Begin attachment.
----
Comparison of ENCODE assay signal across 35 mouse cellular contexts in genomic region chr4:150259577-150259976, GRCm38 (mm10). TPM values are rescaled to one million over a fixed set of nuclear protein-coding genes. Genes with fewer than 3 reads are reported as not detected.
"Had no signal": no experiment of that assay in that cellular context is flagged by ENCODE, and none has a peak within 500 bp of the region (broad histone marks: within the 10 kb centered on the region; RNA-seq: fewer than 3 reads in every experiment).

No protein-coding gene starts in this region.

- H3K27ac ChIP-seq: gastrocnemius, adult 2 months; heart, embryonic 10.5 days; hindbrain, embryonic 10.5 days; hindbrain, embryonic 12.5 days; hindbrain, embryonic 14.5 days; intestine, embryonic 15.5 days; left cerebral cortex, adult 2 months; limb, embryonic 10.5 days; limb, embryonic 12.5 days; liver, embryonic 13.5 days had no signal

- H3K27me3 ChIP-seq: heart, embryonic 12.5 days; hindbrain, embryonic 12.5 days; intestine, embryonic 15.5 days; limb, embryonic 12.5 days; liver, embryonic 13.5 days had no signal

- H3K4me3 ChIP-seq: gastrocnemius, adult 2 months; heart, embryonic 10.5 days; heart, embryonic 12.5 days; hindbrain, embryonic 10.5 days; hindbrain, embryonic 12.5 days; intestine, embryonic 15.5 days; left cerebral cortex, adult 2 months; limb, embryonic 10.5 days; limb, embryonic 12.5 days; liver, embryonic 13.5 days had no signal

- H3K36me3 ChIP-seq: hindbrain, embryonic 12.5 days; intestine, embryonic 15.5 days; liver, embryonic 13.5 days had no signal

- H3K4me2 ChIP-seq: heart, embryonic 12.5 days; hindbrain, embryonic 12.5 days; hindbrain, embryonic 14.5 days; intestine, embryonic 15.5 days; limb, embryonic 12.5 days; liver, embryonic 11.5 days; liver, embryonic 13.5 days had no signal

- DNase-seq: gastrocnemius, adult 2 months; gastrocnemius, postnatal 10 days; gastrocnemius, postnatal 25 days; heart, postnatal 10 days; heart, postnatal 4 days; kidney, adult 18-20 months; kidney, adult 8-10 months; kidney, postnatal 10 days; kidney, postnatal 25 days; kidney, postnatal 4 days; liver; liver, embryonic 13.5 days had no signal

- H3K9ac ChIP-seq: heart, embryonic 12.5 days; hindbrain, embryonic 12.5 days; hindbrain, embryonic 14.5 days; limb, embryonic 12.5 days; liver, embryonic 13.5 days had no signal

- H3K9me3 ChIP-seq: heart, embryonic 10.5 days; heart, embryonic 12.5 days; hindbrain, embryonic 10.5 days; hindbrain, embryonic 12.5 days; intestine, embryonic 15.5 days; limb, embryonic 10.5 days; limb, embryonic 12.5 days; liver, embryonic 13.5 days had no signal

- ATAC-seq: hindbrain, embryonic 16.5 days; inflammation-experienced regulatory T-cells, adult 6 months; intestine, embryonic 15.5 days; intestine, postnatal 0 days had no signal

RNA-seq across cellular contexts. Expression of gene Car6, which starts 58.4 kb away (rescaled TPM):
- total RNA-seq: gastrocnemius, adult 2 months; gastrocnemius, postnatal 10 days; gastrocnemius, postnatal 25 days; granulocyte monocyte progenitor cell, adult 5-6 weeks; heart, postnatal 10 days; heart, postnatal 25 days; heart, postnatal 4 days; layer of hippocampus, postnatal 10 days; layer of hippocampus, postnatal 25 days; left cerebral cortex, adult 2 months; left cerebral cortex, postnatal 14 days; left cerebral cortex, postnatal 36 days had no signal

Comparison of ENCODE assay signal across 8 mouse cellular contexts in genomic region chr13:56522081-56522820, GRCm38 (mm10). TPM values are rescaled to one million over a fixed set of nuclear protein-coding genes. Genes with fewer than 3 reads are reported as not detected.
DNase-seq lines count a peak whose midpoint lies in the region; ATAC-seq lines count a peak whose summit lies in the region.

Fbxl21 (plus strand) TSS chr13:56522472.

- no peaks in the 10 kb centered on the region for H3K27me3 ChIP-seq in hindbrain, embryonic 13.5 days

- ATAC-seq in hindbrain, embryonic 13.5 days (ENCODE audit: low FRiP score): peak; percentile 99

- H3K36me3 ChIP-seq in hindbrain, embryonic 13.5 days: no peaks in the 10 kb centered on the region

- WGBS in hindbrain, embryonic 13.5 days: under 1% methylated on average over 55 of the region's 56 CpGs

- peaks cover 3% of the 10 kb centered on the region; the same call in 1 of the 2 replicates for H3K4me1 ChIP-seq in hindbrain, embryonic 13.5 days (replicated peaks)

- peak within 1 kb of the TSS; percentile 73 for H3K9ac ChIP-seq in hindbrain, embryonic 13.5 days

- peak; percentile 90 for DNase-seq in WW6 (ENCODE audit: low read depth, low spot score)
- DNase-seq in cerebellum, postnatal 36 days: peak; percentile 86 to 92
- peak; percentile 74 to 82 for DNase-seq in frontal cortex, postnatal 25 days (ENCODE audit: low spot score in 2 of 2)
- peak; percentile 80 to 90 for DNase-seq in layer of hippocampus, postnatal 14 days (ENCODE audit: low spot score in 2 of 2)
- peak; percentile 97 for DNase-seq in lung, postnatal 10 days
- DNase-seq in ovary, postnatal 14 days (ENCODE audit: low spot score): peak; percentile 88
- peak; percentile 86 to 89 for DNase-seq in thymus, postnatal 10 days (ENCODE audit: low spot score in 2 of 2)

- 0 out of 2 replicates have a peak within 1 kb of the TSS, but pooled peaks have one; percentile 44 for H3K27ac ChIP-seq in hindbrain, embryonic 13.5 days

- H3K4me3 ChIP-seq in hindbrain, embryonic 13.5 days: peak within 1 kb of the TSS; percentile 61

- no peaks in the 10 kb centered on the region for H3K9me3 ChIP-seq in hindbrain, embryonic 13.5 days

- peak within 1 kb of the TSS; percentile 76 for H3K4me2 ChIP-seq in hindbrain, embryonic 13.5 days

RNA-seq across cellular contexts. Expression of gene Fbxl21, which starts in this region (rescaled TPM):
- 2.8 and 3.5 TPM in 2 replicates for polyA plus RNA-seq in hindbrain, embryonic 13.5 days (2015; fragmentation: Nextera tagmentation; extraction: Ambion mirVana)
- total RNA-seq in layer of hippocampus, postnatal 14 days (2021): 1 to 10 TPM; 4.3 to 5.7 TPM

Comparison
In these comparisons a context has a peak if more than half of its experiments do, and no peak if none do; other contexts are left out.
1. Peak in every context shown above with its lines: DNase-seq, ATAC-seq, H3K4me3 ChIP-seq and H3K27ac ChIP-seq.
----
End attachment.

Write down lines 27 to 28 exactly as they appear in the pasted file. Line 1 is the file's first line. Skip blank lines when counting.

- peak; percentile 80 to 90 for DNase-seq in layer of hippocampus, postnatal 14 days (ENCODE audit: low spot score in 2 of 2)
- peak; percentile 97 for DNase-seq in lung, postnatal 10 days